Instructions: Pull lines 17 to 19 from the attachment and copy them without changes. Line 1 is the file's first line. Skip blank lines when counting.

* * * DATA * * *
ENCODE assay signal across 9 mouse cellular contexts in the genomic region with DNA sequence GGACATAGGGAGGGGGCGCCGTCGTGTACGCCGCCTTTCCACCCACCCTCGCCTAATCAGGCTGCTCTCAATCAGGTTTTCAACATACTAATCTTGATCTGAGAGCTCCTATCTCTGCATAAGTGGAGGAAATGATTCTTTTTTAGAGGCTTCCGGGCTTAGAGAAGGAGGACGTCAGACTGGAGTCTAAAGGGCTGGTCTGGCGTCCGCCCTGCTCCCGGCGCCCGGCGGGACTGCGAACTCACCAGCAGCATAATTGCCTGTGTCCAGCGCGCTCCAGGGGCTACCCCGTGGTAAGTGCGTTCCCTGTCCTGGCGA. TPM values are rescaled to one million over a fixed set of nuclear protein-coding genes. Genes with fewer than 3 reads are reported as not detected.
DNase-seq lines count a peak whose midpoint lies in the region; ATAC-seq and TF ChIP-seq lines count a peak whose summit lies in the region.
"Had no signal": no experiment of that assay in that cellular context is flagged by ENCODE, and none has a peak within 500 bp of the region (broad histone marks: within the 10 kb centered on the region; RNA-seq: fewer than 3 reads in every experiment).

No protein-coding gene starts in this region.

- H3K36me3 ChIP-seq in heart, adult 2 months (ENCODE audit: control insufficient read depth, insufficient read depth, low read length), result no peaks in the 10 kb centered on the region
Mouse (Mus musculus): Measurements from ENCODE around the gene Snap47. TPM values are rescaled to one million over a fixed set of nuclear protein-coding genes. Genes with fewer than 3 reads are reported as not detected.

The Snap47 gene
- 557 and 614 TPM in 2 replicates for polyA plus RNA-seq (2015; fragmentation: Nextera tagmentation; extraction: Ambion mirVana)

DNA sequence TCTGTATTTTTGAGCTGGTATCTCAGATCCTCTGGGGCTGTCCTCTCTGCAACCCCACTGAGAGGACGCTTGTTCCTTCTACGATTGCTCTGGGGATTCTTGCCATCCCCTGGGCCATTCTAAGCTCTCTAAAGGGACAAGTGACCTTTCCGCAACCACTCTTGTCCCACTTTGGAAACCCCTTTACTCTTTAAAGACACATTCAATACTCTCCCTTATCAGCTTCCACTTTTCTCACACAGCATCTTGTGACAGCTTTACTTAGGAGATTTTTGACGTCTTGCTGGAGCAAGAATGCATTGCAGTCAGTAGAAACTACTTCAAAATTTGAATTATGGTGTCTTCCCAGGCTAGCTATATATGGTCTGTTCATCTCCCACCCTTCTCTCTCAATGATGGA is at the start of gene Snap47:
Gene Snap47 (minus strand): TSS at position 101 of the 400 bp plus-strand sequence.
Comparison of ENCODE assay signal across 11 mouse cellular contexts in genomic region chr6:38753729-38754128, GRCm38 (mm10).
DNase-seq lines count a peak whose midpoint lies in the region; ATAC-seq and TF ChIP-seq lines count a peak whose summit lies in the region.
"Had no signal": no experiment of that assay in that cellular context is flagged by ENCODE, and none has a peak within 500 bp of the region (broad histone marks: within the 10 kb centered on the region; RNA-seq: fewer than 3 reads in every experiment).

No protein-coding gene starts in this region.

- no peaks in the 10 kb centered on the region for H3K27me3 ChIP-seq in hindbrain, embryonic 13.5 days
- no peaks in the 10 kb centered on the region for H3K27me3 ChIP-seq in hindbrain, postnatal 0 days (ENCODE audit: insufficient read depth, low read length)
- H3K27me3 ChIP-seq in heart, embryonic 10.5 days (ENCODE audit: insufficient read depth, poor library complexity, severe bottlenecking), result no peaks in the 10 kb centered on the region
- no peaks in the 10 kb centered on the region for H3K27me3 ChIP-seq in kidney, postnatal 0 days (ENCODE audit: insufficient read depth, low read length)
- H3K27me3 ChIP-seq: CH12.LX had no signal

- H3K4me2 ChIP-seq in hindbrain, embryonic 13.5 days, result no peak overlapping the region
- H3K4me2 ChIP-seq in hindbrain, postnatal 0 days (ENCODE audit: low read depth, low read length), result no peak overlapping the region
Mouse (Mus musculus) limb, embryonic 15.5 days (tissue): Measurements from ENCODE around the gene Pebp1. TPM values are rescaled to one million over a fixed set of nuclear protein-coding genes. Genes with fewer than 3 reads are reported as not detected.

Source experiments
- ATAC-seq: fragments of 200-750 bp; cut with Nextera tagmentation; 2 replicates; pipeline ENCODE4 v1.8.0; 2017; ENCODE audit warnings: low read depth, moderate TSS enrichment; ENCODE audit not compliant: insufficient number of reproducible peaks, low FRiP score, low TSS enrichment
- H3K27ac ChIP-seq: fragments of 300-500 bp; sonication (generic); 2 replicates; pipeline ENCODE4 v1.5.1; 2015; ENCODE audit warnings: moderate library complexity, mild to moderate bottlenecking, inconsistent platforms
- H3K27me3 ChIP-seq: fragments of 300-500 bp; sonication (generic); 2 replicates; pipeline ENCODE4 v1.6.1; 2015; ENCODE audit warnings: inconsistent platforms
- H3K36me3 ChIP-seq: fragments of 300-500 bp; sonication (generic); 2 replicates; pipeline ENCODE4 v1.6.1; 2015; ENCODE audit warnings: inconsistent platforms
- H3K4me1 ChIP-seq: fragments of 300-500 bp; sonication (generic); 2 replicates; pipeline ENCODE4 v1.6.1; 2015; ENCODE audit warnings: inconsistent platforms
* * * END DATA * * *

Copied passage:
- H3K27me3 ChIP-seq in heart, embryonic 10.5 days (ENCODE audit: insufficient read depth, poor library complexity, severe bottlenecking), result no peaks in the 10 kb centered on the region
- no peaks in the 10 kb centered on the region for H3K27me3 ChIP-seq in kidney, postnatal 0 days (ENCODE audit: insufficient read depth, low read length)
- H3K27me3 ChIP-seq: CH12.LX had no signal